Making money on cash is getting harder every day.
Cash just sits there in your account, gnawing away at you because of the paltry returns. If you’re lucky, your bank or broker is paying you 0.25 percent each year.
You do have a couple of options regarding what you can do with your cash. First, if you’re totally averse to risk, you can put your cash in an EverBank account, where you can earn a little more than one percent on your return – more if you’re a new customer taking advantage of their bonus rate.[ad#Google Adsense]It’s not that much, but it’s still a heck of a lot more than your bank is paying you. More importantly, it’s liquid. The alternative is CDs, but that would lock your cash up for some time, and the returns aren’t much better.
Another option is to play the carry trade. You could invest your cash in foreign currency denominated CDs and capture the higher yields from Aussie dollar CDs or Brazilian real CDs. Again, EverBank has a program that you can participate in to try to capture the outsized returns. But, as attractive as it may sound, you’re now putting yourself at currency risk. If the dollar strengthens, currencies like the Brazilian real or Aussie dollar will fall, potentially negating any returns you made on the interest received.
It’s a tough world…
Covered Call Investing With a DITM Twist
It’s a tough world. At times like these, I personally like to turn to the options market and a strategy that I’ve been using for almost 15 years now: covered call investing. However, the way I do it has a twist that few people are familiar with.
What I do, and what you should do, is invest using deep-in-the-money covered calls (DITM). By using a DITM strategy, you can accomplish several things:
- Lower your cost of entry into a stock that you like.
- Beat the returns from cash.
- Increase your margin of safety on any trade.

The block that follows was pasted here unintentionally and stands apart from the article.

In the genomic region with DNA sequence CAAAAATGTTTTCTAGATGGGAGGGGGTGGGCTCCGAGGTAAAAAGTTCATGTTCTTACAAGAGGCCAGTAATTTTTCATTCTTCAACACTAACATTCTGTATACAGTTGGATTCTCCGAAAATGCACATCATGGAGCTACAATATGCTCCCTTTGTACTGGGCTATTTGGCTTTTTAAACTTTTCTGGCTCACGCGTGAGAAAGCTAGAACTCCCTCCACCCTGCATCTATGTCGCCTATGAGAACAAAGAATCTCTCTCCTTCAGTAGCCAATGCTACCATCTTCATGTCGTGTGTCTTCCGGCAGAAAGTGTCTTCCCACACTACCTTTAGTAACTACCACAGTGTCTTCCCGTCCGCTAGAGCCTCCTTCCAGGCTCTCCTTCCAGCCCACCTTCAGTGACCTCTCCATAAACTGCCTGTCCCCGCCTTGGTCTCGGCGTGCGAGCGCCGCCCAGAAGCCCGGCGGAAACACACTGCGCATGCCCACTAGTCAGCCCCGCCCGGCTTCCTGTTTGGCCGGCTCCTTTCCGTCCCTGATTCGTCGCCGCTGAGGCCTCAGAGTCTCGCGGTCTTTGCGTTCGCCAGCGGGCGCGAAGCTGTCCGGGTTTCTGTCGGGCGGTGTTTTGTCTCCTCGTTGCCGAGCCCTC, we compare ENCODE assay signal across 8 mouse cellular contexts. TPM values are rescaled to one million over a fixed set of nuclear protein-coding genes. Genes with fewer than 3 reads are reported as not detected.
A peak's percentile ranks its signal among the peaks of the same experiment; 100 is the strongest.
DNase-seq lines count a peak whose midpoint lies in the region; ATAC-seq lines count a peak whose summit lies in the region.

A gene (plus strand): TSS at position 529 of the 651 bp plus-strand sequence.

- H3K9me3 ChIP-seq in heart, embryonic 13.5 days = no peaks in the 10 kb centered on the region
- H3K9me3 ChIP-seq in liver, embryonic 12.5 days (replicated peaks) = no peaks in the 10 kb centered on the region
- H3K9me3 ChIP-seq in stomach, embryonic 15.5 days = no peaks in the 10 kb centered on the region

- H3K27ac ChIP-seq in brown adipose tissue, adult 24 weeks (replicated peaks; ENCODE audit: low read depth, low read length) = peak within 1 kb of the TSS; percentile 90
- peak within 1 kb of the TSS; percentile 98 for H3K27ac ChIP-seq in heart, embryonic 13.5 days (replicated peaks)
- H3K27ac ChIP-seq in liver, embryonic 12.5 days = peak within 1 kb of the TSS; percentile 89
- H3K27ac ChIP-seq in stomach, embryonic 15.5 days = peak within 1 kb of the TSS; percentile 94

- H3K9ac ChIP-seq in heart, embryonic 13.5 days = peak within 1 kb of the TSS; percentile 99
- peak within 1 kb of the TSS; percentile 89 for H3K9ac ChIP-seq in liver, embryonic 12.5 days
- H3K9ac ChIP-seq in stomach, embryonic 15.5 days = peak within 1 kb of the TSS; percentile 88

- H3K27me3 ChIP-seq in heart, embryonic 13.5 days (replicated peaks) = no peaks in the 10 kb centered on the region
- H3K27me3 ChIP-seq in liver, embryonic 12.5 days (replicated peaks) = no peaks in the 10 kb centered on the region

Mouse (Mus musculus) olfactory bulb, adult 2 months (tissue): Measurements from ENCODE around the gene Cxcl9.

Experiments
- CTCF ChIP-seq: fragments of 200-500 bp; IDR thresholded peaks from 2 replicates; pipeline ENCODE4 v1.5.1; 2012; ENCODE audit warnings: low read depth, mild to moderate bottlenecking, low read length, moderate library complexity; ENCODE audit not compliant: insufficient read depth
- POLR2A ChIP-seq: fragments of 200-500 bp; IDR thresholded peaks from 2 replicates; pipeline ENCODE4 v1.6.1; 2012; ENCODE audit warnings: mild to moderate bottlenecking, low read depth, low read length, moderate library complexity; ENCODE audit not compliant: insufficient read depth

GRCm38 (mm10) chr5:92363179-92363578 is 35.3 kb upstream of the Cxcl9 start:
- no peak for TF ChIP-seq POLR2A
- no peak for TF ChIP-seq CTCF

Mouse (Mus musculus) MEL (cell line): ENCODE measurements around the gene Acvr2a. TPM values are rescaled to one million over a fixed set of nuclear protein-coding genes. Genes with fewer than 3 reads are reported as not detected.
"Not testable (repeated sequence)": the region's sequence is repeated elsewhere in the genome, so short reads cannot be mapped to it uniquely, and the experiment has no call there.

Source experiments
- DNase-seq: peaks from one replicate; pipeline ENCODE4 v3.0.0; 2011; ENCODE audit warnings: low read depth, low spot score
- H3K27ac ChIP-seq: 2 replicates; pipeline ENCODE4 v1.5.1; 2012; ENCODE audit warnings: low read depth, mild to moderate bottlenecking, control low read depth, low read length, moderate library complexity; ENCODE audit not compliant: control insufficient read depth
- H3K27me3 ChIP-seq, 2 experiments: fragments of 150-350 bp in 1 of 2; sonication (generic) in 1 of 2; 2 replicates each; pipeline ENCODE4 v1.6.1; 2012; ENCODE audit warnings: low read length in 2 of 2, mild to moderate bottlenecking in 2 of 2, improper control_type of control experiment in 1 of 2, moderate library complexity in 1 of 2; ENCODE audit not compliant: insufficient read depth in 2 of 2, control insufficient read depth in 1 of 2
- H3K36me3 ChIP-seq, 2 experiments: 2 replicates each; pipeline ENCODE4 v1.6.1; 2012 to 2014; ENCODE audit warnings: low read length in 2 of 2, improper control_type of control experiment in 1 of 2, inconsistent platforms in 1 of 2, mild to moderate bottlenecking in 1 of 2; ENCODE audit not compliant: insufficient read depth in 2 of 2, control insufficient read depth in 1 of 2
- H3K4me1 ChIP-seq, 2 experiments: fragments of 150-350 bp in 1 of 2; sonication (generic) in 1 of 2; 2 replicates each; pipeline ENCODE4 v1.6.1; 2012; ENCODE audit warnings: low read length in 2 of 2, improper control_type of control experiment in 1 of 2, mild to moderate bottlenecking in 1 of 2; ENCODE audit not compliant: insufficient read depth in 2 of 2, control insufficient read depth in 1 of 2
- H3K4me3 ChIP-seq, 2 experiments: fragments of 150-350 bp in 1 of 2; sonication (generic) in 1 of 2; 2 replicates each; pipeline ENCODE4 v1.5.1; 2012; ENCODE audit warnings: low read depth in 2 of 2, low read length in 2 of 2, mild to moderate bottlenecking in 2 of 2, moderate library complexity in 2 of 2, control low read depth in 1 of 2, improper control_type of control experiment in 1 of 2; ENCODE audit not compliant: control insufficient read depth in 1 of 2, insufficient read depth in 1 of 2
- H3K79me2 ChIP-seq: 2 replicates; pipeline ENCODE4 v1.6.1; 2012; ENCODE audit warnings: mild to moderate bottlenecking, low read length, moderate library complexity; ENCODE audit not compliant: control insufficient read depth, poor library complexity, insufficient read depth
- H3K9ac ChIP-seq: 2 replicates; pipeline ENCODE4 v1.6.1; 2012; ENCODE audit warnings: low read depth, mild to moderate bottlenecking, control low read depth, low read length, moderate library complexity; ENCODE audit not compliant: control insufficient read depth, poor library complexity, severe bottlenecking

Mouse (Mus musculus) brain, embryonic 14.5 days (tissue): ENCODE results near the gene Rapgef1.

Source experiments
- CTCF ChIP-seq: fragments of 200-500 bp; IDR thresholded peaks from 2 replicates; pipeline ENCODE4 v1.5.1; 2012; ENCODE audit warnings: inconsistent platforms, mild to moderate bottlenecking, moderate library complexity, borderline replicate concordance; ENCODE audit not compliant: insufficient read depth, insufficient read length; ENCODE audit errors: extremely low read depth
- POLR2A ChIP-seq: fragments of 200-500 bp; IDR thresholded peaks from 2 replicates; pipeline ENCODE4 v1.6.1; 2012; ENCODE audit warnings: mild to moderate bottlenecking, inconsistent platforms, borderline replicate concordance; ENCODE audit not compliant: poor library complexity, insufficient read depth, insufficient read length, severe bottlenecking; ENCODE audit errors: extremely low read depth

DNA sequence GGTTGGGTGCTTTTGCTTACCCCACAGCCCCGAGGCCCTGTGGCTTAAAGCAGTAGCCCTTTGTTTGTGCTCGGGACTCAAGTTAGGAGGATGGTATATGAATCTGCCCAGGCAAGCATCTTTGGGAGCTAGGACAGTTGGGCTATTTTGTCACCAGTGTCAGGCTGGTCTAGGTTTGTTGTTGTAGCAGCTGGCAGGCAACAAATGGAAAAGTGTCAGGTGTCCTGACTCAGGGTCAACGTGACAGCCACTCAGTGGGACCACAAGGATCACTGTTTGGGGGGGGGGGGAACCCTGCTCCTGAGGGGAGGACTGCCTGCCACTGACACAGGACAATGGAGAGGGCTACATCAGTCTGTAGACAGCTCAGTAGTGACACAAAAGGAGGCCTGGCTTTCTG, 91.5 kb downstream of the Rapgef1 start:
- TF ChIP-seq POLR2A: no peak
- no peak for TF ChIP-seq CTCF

- Capture the dividends that might be available for shareholders, something not available to put sellers.
- Execute trades in any account, including your retirement account, without the need to try to qualify for put selling – which many people cannot qualify for.
DITM covered call investing requires that you buy shares of a company and sell options against those shares. With a DITM strategy, it would mean finding a strike price that’s well below the current share price – this is where the strategy differs from conventional covered call investing.
Remember, with DITM, you’re seeking good returns on your cash while reducing your risk. Holding cash is considered a risk-free investment, so the object here is not to significantly increase risk – that can be accomplished in the regular portion of your portfolio.
How the Deep-in-the-Money Covered Call Strategy Works
Here’s how the DITM covered call strategy works – let’s take Cisco (Nasdaq: CSCO), for example:
You would buy Cisco at current levels of $17. Against this position, you would sell the Cisco $15 calls expiring in January. These calls are currently paying you $2.70, plus another 18 cents in dividends over the course of your holding period.
To calculate your return on this trade, you need to figure out your ultimate cost first.
- In this case it would be around $14.12 ($17 minus $2.70 minus $0.18).
- The profit potential is your ultimate cost subtracted from the strike price ($15), or $0.88.
- Your return is that $0.88 divided by your ultimate cost, or about 6.2 percent in this case – dwarfing the returns from cash.
Your downside cushion is 17 percent – meaning that Cisco would have to fall 17 percent further from the current price before you were faced with a loss.
- If Cisco stays at current levels, you make 6.2 percent.
- If it falls, but not under $15, you make 6.2 percent.
- If it goes up, you make 6.2 percent.
You can only lose money if it falls below $14.12 (your ultimate cost). At that level, you would own a world class, cash-rich company at levels that most people, including myself, would consider a bargain.
“Cash is King,” most of the time. But, if left sitting for long periods of time, cash can quickly lose the battle against inflation. It’s important to have a strategy if you’re holding cash, and the deep-in-the-money covered call strategy is one to think about in the future.
— Karim Rahemtulla[ad#jack p.s.]
Source: Investment U